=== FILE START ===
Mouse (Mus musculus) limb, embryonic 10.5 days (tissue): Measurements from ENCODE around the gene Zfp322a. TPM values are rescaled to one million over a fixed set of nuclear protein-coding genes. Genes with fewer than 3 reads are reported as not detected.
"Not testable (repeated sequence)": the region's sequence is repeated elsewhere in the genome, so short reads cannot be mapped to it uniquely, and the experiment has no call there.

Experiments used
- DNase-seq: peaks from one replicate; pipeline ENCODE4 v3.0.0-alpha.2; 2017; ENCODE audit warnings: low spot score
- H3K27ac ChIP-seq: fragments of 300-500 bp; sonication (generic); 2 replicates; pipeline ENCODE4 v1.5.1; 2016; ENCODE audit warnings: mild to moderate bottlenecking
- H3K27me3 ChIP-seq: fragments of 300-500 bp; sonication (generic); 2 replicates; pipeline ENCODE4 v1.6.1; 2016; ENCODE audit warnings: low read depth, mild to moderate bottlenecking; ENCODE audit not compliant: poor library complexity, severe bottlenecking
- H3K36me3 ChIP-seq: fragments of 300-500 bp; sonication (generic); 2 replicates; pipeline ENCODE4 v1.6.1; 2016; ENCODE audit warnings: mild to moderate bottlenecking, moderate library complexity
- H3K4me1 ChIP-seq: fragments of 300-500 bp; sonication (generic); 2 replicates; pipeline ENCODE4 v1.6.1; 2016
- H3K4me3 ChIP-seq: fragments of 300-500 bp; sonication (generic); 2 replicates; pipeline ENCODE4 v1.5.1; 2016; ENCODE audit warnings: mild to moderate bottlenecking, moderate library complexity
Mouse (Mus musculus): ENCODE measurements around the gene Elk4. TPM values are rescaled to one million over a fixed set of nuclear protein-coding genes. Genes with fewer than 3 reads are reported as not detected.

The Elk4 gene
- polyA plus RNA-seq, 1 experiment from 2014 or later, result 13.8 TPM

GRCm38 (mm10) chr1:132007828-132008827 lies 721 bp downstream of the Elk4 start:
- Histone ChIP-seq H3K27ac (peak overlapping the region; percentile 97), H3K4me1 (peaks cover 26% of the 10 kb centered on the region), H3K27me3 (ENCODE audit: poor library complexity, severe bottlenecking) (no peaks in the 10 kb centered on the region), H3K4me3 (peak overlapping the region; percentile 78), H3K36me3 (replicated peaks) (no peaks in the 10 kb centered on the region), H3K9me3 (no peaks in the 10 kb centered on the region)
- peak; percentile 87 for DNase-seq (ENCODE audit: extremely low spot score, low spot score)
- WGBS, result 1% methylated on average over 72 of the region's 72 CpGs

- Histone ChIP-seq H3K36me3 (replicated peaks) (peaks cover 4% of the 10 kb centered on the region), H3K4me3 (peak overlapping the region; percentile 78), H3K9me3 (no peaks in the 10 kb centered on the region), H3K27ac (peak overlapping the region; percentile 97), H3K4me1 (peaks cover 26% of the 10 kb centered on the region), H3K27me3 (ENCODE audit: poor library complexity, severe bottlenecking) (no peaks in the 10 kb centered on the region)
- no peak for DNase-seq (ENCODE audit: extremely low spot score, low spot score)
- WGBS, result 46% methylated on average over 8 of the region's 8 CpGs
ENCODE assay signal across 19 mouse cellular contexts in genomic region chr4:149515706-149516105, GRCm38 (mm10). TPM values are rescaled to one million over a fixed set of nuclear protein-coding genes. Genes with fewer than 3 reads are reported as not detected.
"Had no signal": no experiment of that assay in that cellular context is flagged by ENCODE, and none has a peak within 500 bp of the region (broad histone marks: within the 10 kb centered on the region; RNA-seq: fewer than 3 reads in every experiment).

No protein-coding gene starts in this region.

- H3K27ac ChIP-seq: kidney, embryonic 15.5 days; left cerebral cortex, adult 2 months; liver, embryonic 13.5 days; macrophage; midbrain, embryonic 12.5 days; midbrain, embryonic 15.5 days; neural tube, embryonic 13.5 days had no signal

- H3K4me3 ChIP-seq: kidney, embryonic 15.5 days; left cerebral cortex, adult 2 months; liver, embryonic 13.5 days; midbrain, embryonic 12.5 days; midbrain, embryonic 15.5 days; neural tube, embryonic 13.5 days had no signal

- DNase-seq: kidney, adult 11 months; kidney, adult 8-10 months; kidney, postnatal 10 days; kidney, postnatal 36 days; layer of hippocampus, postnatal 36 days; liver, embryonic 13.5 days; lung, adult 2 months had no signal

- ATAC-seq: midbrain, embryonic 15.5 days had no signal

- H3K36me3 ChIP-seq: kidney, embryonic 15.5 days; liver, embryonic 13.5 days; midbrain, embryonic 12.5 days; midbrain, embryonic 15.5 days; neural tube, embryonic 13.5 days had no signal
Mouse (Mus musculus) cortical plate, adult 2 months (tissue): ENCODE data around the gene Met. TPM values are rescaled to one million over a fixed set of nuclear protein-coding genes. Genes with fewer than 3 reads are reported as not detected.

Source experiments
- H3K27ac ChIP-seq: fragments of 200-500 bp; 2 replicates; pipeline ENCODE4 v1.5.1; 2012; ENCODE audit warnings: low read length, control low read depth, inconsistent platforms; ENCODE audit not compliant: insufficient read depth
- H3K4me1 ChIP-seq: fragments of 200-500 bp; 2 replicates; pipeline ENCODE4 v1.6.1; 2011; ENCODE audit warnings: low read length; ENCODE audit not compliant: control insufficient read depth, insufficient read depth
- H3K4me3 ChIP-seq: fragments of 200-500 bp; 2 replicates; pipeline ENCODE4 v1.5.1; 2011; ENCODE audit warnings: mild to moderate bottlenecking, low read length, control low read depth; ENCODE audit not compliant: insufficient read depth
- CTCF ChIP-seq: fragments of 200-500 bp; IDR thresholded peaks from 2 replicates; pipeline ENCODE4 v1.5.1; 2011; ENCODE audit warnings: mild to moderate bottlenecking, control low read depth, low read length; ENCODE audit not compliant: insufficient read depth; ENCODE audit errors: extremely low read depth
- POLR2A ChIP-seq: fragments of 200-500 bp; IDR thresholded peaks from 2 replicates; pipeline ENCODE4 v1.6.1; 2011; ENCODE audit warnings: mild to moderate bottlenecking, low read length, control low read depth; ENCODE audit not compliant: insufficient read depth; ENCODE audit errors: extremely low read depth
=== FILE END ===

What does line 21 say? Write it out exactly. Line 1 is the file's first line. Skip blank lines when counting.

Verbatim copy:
"Had no signal": no experiment of that assay in that cellular context is flagged by ENCODE, and none has a peak within 500 bp of the region (broad histone marks: within the 10 kb centered on the region; RNA-seq: fewer than 3 reads in every experiment).